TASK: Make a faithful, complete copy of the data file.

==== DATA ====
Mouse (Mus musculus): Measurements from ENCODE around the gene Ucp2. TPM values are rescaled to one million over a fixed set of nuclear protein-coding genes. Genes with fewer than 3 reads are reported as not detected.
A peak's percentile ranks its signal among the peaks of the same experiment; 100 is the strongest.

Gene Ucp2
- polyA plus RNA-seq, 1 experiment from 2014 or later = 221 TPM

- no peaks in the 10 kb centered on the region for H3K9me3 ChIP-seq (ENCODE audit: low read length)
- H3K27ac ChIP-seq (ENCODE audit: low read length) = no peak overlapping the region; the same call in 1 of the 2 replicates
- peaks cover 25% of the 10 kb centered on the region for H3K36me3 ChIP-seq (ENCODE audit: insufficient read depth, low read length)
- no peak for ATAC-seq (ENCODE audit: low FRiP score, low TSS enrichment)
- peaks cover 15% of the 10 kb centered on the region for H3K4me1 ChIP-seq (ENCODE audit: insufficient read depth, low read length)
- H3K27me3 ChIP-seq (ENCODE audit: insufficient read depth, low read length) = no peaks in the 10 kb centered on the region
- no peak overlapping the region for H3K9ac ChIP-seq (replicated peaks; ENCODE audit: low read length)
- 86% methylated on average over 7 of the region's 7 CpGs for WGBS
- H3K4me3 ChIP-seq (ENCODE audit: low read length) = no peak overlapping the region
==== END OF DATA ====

Mouse (Mus musculus): Measurements from ENCODE around the gene Ucp2. TPM values are rescaled to one million over a fixed set of nuclear protein-coding genes. Genes with fewer than 3 reads are reported as not detected.
A peak's percentile ranks its signal among the peaks of the same experiment; 100 is the strongest.

Gene Ucp2
- polyA plus RNA-seq, 1 experiment from 2014 or later = 221 TPM

- no peaks in the 10 kb centered on the region for H3K9me3 ChIP-seq (ENCODE audit: low read length)
- H3K27ac ChIP-seq (ENCODE audit: low read length) = no peak overlapping the region; the same call in 1 of the 2 replicates
- peaks cover 25% of the 10 kb centered on the region for H3K36me3 ChIP-seq (ENCODE audit: insufficient read depth, low read length)
- no peak for ATAC-seq (ENCODE audit: low FRiP score, low TSS enrichment)
- peaks cover 15% of the 10 kb centered on the region for H3K4me1 ChIP-seq (ENCODE audit: insufficient read depth, low read length)
- H3K27me3 ChIP-seq (ENCODE audit: insufficient read depth, low read length) = no peaks in the 10 kb centered on the region
- no peak overlapping the region for H3K9ac ChIP-seq (replicated peaks; ENCODE audit: low read length)
- 86% methylated on average over 7 of the region's 7 CpGs for WGBS
- H3K4me3 ChIP-seq (ENCODE audit: low read length) = no peak overlapping the region